Dad: In all things, Dad is incredibly (annoyingly?) measured. Dad eats very lightly the day of Thanksgiving—maybe a little yogurt for breakfast, a small salad at the lunch hour. And when the big meal finally rolls around, he can serve himself a little bit of everything and simply stop eating when he begins to feel like he might be approaching the possibility of fullness. What a strange and novel concept!?! Dad is famous for leaving about three little bites of food on his plate. Normal people would just say, “Screw it!” and clean their plate—not Dad. He will slowly savor his little portions of food, making sure to leave room for pie, and then eat light meals for three days after. (This is why Dad is now and ever shall be straight-up thin.)
Mom: What you need to know about Mom for this little Turkey Day exercise is that she loves the Vegetable Plate at Cracker Barrel. (We only go there on car trips! Because they have books on tape! And rocking chairs!) Sure, Mom could order chicken, or biscuits, or something totally fatty and delicious, but no…she goes or the Vegetable Plate. Every. Time. So, you can imagine what her Thanksgiving plate looks like: Brussels sprouts, sweet potatoes, cauliflower, a dollop of mashed potatoes, green beans, and any other vegetable side that graces our table. Sure, she’ll have a little turkey or stuffing, but Mom has gotten good at watching her food intake, too. So, she loads up on veggies and nibbles on the rest.
Maggy: My older sister is our family’s cruise director. Always with an enormous smile and a cheery note of unflagging excitement in her voice, Maggy likes to start talking about the holidays in August. Maggy may be cheerful, but she is also firm and focused. If our conversation gets sidetracked, Mags is always there to shepherd us back to the important issues at hand: The Holidays!! What will we eat, drink, do, watch?? Maggy has always loved Thanksgiving because a. it’s a gateway to an even better holiday and b. she loves our family and being together more than any normal person should. In keeping with her joyful and inclusive personality, Maggy will excitedly dish out portions of everything—making sure to grab a hefty spoonful of anything our guests have brought. Ooh-ing and ahh-ing the whole way around her plate, she tries to make everyone feel special. But, when push comes to shove, Maggy is a sucker for Mom’s candied yams. Creamy, twice-baked, and topped with mini marshmallows, these potatoes always find their way to the center of Maggy’s Thanksgiving plate.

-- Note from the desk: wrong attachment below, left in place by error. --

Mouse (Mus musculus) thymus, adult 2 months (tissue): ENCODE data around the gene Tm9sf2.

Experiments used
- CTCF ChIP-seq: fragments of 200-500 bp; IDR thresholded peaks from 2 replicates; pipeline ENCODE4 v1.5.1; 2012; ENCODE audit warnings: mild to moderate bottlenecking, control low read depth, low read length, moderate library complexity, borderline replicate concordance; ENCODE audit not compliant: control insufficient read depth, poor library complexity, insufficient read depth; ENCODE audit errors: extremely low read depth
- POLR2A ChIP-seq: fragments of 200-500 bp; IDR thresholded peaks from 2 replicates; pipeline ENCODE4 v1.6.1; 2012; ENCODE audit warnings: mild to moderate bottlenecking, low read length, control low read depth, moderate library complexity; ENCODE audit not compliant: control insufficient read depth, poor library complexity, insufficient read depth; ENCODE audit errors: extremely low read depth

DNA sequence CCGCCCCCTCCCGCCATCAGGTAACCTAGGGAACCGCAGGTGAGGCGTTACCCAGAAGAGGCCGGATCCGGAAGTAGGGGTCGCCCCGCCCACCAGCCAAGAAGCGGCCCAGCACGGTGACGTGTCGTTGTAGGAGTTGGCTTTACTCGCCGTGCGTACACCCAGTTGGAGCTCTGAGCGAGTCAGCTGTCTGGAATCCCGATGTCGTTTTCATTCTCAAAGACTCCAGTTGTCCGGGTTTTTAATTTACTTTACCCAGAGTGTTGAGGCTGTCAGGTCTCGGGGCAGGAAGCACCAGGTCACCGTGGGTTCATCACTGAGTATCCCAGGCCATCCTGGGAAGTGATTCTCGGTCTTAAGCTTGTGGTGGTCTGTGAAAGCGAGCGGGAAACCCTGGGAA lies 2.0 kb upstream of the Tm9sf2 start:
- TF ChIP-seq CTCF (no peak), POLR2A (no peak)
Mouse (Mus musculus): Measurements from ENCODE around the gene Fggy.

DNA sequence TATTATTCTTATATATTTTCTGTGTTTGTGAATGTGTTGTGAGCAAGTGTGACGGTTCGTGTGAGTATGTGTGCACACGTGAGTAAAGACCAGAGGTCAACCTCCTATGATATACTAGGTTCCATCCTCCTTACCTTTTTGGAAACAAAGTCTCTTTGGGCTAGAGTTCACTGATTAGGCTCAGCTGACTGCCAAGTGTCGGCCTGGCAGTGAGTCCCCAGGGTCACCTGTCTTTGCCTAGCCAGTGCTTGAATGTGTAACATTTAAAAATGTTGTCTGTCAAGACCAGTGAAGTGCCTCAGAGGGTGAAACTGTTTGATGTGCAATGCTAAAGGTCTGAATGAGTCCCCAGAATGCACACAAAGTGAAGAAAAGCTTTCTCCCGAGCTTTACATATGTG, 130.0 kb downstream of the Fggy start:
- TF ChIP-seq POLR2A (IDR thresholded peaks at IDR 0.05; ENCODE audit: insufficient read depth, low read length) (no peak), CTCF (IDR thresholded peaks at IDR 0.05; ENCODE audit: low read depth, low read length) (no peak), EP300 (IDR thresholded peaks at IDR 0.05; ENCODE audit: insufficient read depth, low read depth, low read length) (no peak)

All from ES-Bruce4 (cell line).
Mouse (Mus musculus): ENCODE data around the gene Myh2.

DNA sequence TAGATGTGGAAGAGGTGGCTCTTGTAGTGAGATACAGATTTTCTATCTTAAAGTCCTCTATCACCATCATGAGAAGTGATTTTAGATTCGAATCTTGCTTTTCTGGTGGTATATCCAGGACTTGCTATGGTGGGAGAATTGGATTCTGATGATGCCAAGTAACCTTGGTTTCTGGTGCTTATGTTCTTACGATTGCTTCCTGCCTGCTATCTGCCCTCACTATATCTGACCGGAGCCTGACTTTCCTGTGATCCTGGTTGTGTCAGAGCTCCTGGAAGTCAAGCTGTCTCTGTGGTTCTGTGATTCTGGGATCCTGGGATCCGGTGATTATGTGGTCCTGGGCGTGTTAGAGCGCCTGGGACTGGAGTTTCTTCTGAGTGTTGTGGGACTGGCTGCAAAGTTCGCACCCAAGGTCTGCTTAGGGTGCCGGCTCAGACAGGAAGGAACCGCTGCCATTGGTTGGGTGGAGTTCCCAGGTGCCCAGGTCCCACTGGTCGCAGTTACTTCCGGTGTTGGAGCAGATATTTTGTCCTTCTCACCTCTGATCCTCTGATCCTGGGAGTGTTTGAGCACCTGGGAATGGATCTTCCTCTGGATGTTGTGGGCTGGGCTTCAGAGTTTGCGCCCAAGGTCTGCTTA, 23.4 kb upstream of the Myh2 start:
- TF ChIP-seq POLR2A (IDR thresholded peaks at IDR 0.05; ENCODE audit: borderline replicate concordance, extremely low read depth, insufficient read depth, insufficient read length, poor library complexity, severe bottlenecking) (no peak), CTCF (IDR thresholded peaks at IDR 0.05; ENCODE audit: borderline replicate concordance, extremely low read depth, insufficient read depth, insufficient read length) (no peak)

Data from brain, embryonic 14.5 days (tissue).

Me: And finally, we come to me. If Mom and Maggy have shamed me into wearing something other than black stretchy pants, I am probably wearing a dress—not to look nice, but because I can’t be bothered with waistbands on Thanksgiving. My plate is simple: embarrassingly large pile of stuffing drizzled with gravy. Making small cameo appearances in the foothills of this mountain may be a few Brussels sprouts and two tablespoons of mashed potatoes. But that’s pretty much it. Don’t talk to me about sweet potatoes or cranberry sauce or vegetable casseroles—I just want to fill my belly with bread cubes. Period. And for me, the only real purpose the turkey serves is making a messy roasting pan so that Mom can turn that into gravy. I am happy to have old and new faces around the table, but I must admit, part of me is sizing up the company and watching their stuffing intake. At this point, Mom has learned to make two pans of stuffing—that way I don’t end up like Golum from Lord of the Rings, crouched in the corner hoarding the stuffing and whispering something about “My Precccious.”
Needless to say, we usually have a lot of one thing leftover: turkey. Mom, who is the queen of giving uneaten food four or five lives, hates tepid Thanksgiving leftovers. So, we don’t do a lot of re-heating and re-eating of the turkey. If we didn’t want it when it was warm and fresh, why would we want it three days later?
Perhaps, we should just stop having a turkey. Although we love the holidays, we’re not a family that lives and dies by tradition. We might all be ready to give up the bird, until we remember all the things Mom does with the turkey, since she’s loathe to eat it cold. She makes turkey noodle soup, turkey and caramelized onion pizza with goat cheese, turkey gyros, turkey cacciatore, turkey lasagna, and turkey stir fries. You name it, she does it.
As we get older, Maggy and I are trying to help Mom shoulder more and more of the holiday responsibilities. So, this year, I’ve whipped up my own quick and tasty recipe for using up leftover poultry—a turkey, sweet potato, and broccoli curry with coconut milk. It’s an easy but exotic vacation for tastebuds tired of American food extraordinaire.
Enjoy the curry! Just don’t touch my stuffing.